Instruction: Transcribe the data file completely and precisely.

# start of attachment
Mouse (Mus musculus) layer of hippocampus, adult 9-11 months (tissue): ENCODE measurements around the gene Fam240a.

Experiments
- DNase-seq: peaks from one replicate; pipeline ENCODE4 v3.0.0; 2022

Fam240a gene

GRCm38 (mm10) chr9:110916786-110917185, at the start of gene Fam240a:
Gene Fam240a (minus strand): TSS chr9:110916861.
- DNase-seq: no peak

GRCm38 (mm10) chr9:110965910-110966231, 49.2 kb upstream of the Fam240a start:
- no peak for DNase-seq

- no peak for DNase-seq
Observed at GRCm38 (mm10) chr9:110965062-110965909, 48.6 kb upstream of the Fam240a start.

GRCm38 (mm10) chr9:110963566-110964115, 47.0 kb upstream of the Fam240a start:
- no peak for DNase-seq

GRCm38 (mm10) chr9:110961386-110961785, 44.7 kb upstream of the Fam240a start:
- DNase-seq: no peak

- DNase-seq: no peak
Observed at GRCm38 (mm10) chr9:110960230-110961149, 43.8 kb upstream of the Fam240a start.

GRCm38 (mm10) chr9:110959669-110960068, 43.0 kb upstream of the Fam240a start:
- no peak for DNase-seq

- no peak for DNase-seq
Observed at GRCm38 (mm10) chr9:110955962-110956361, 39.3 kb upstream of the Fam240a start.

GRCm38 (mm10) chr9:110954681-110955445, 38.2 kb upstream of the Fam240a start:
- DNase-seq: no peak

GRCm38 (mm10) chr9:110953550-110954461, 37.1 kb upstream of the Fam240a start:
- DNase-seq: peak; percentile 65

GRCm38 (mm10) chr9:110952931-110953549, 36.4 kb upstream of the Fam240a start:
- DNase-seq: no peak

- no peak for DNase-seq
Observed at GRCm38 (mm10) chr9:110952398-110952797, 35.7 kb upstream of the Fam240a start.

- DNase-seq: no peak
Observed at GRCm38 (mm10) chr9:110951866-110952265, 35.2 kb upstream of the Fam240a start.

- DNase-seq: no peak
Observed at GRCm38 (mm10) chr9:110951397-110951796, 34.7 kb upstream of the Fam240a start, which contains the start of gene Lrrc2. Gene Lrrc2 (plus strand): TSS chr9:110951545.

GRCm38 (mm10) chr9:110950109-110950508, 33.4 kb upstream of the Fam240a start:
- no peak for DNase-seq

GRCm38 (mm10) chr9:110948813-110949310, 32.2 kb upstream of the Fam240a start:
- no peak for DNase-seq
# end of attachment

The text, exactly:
Mouse (Mus musculus) layer of hippocampus, adult 9-11 months (tissue): ENCODE measurements around the gene Fam240a.

Experiments
- DNase-seq: peaks from one replicate; pipeline ENCODE4 v3.0.0; 2022

Fam240a gene

GRCm38 (mm10) chr9:110916786-110917185, at the start of gene Fam240a:
Gene Fam240a (minus strand): TSS chr9:110916861.
- DNase-seq: no peak

GRCm38 (mm10) chr9:110965910-110966231, 49.2 kb upstream of the Fam240a start:
- no peak for DNase-seq

- no peak for DNase-seq
Observed at GRCm38 (mm10) chr9:110965062-110965909, 48.6 kb upstream of the Fam240a start.

GRCm38 (mm10) chr9:110963566-110964115, 47.0 kb upstream of the Fam240a start:
- no peak for DNase-seq

GRCm38 (mm10) chr9:110961386-110961785, 44.7 kb upstream of the Fam240a start:
- DNase-seq: no peak

- DNase-seq: no peak
Observed at GRCm38 (mm10) chr9:110960230-110961149, 43.8 kb upstream of the Fam240a start.

GRCm38 (mm10) chr9:110959669-110960068, 43.0 kb upstream of the Fam240a start:
- no peak for DNase-seq

- no peak for DNase-seq
Observed at GRCm38 (mm10) chr9:110955962-110956361, 39.3 kb upstream of the Fam240a start.

GRCm38 (mm10) chr9:110954681-110955445, 38.2 kb upstream of the Fam240a start:
- DNase-seq: no peak

GRCm38 (mm10) chr9:110953550-110954461, 37.1 kb upstream of the Fam240a start:
- DNase-seq: peak; percentile 65

GRCm38 (mm10) chr9:110952931-110953549, 36.4 kb upstream of the Fam240a start:
- DNase-seq: no peak

- no peak for DNase-seq
Observed at GRCm38 (mm10) chr9:110952398-110952797, 35.7 kb upstream of the Fam240a start.

- DNase-seq: no peak
Observed at GRCm38 (mm10) chr9:110951866-110952265, 35.2 kb upstream of the Fam240a start.

- DNase-seq: no peak
Observed at GRCm38 (mm10) chr9:110951397-110951796, 34.7 kb upstream of the Fam240a start, which contains the start of gene Lrrc2. Gene Lrrc2 (plus strand): TSS chr9:110951545.

GRCm38 (mm10) chr9:110950109-110950508, 33.4 kb upstream of the Fam240a start:
- no peak for DNase-seq

GRCm38 (mm10) chr9:110948813-110949310, 32.2 kb upstream of the Fam240a start:
- no peak for DNase-seq